Business

Study: Sarbanes-Oxley Law Not Changing Technology Business Culture

A survey of certified fraud examiners says that the Sarbanes-Oxley (SOX) law — passed in the wake of scandals at technology companies like MCI/Worldcom — is an effective tool in fraud identification, though few believe it is actually changing the culture of business.

The survey, conducted by Oversight Systems, Inc., based in Atlanta, called 2005 Oversight Systems Report on Corporate Fraud, was provided to the E-Commerce Times.

The survey results, available online — demonstrate that 65 percent of respondents feel SOX has been “somewhat effective” or “very effective” in identifying incidences of financial fraud. Just 19 percent of those surveyed found SOX to be ineffective or serve to prevent fraud identification.

According to Patrick Taylor, chief executive officer of Oversight Systems, the “SOX legislation and the intense focus on corporate scandals have helped battle this type of white-collar crime, but professionals seem to be worried that the C-suite might quickly lose interest in policing corporate fraud.”

No Real Shift Seen

Survey respondents agree that SOX serves to identify fraudulent activity, but they do not believe the recent cultural change among U.S. business leaders toward “institutional integrity” and fraud prevention in the wake of account scandals will stick.

Only 17 percent believe there will be a “shift” among technology business leaders to institutional integrity and fraud prevention for the foreseeable future. The remainder of respondents possess a more stark outlook, reporting that interest in such actions will fade in the next five years; that vigilance has already begun to fade; or that there has been no change among business leaders whatsoever.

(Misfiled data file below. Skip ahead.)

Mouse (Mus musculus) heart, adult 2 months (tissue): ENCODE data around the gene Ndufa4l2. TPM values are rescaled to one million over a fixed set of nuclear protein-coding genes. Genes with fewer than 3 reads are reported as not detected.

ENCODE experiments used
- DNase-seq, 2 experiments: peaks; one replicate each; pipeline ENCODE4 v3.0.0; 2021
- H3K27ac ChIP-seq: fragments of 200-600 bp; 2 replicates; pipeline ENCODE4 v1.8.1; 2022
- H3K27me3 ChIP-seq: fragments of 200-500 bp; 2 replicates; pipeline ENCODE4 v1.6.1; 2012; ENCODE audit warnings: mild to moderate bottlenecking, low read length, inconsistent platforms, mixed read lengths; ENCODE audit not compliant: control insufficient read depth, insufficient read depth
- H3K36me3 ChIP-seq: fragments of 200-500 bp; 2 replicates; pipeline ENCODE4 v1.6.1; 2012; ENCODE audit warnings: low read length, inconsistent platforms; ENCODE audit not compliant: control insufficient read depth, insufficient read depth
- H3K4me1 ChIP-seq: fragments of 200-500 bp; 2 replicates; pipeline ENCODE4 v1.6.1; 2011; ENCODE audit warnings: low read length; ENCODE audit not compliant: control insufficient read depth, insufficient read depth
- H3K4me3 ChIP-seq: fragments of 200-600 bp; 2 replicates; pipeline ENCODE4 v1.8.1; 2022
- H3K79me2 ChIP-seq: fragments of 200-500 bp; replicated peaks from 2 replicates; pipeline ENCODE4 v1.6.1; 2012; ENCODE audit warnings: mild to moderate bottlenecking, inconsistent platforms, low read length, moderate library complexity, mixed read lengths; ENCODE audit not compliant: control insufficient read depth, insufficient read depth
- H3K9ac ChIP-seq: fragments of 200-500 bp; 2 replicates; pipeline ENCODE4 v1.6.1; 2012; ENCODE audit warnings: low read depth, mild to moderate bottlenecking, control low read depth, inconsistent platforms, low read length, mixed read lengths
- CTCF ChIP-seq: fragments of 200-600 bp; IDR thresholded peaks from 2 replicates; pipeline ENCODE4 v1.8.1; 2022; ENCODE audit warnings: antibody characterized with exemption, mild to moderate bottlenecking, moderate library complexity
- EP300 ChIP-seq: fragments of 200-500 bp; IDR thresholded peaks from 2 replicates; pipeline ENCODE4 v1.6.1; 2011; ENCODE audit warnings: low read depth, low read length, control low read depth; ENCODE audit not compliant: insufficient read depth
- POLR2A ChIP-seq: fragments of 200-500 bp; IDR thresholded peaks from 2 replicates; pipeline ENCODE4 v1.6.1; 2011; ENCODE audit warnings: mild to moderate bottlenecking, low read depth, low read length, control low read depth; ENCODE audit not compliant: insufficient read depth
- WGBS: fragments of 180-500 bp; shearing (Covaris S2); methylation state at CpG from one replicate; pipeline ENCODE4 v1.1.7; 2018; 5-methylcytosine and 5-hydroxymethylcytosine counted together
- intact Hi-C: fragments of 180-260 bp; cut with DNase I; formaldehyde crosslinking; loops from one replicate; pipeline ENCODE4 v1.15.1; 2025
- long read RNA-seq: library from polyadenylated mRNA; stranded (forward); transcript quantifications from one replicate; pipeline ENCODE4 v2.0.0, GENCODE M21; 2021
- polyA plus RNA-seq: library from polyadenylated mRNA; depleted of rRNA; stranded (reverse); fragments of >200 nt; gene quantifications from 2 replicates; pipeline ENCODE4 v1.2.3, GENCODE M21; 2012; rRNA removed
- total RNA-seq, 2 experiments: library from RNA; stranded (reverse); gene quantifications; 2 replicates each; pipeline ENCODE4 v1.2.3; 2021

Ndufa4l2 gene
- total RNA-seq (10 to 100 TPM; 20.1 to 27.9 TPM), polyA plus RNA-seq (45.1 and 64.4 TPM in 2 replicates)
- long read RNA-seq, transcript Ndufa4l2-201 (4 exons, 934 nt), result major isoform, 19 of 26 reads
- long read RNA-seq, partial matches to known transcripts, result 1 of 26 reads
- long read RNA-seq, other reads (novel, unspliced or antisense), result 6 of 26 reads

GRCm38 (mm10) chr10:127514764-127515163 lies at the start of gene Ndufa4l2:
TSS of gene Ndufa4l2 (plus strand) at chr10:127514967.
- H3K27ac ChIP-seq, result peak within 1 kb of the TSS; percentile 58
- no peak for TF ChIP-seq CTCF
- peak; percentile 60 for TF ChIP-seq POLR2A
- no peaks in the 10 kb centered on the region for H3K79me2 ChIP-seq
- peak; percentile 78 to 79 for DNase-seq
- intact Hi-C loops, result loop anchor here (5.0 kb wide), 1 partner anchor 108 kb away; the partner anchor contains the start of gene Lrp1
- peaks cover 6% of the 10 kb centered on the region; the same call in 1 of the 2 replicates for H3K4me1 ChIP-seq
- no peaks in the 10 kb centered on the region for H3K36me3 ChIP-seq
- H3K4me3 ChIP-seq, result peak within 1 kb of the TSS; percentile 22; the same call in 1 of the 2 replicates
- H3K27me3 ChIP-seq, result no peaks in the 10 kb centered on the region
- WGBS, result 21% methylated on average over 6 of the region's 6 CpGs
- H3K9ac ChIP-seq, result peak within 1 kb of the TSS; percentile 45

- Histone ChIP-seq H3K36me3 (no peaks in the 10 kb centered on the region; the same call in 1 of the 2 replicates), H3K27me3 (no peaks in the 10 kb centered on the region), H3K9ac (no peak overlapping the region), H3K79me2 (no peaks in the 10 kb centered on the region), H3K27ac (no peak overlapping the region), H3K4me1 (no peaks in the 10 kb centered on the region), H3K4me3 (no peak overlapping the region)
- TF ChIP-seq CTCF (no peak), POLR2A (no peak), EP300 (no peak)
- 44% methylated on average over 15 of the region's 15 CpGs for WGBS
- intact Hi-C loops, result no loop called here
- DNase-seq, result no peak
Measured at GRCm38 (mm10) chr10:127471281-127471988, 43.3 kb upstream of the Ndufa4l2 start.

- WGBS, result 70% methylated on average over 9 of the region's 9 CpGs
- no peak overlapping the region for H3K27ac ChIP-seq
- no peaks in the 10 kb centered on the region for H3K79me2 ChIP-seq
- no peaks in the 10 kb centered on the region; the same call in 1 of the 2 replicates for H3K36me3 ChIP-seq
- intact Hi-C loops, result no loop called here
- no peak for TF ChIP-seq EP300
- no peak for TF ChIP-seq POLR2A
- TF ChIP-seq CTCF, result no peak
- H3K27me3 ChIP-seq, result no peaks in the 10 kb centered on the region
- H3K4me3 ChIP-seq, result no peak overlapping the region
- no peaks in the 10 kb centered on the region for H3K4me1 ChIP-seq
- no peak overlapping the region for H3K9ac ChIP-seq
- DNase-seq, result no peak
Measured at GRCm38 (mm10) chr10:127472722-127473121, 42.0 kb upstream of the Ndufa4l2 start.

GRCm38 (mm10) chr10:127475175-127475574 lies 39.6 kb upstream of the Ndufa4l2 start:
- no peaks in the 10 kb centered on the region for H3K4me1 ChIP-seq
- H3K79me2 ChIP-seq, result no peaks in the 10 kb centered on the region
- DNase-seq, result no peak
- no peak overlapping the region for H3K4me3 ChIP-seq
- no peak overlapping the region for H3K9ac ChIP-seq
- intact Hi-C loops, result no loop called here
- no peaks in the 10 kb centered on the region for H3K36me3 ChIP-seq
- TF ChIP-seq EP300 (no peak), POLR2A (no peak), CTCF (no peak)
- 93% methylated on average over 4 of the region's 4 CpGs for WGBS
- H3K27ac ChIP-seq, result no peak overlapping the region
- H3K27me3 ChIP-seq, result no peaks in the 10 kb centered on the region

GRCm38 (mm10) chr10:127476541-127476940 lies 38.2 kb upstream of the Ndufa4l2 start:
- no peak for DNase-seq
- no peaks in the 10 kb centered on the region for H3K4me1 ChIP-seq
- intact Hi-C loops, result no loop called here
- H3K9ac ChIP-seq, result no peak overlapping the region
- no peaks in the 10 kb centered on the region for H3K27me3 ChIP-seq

“The pendulum of corporate culture and attitudes toward integrity swings back and forth,” said Dana Hermanson, a scholar at Kennesaw State University, based in suburban Atlanta. “We could see very little corporate fraud in the next seven or eight years, but then another boom-and-bust economic period could ignite another wave of financial scandals, which would lead to further accounting and governance reforms.”

Fraud Bigger Today Than Ever

Whilst corporate vigilance toward fraud prevention has increased at least temporarily, fraud examiners said fraud is a bigger problem today than in the bubble market of 2000, and the resultant media coverage. Two-thirds of respondents said institutional fraud is more prevalent today than five years ago. Only seven percent think fraud is less prevalent, while the remaining 26 percent of respondents feel there has been no change in the amount of fraud.

Survey takers were asked to select the three forms of institutional fraud that present the greatest risk to companies. Respondents identified conflicts of interest, fraudulent financial statements and billing schemes, as most threatening. Examples of fraud that garnered at least 20 percent support were expense and reimbursement schemes, bribery/economic extortion and inventory and non-cash asset misuse.

“The risk of financial statement fraud is real and not going away,” Hermanson said. “However, the perception of increased fraud may stem from Sarbanes-Oxley’s effectiveness in uncovering weaknesses in internal controls and the potential for fraud. SOX compliance gives auditors and executives a better position to evaluate a company’s financial reporting system. Instead of only inspecting the outcome, financial reports, SOX forces companies to understand the financial reporting process as well. And like the manufacturing quality movement of the past, SOX pushes companies toward monitoring each step in the process to drive out errors and weaknesses.”

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